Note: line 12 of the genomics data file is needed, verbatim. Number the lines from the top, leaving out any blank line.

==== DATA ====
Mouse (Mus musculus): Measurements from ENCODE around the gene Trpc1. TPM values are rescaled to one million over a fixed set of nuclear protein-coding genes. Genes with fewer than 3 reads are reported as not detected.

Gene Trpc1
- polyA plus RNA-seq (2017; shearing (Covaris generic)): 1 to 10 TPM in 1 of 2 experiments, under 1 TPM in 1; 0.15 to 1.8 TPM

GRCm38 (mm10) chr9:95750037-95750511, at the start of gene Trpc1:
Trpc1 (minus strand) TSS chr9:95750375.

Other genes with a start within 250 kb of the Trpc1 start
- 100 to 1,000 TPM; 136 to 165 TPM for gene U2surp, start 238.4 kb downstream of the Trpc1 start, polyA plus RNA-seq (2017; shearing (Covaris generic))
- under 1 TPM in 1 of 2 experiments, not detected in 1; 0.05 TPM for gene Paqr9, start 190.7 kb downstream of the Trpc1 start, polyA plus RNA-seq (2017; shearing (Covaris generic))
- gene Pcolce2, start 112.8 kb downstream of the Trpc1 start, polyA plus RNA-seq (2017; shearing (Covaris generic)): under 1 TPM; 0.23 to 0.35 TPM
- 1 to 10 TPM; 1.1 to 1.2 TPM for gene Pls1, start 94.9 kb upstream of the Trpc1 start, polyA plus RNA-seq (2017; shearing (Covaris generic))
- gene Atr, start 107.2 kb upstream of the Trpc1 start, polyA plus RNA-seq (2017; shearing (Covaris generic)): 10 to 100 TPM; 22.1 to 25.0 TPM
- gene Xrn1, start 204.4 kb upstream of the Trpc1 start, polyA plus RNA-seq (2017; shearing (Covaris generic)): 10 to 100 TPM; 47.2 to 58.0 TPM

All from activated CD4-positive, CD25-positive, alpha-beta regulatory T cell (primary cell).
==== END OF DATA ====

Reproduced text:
- gene Xrn1, start 204.4 kb upstream of the Trpc1 start, polyA plus RNA-seq (2017; shearing (Covaris generic)): 10 to 100 TPM; 47.2 to 58.0 TPM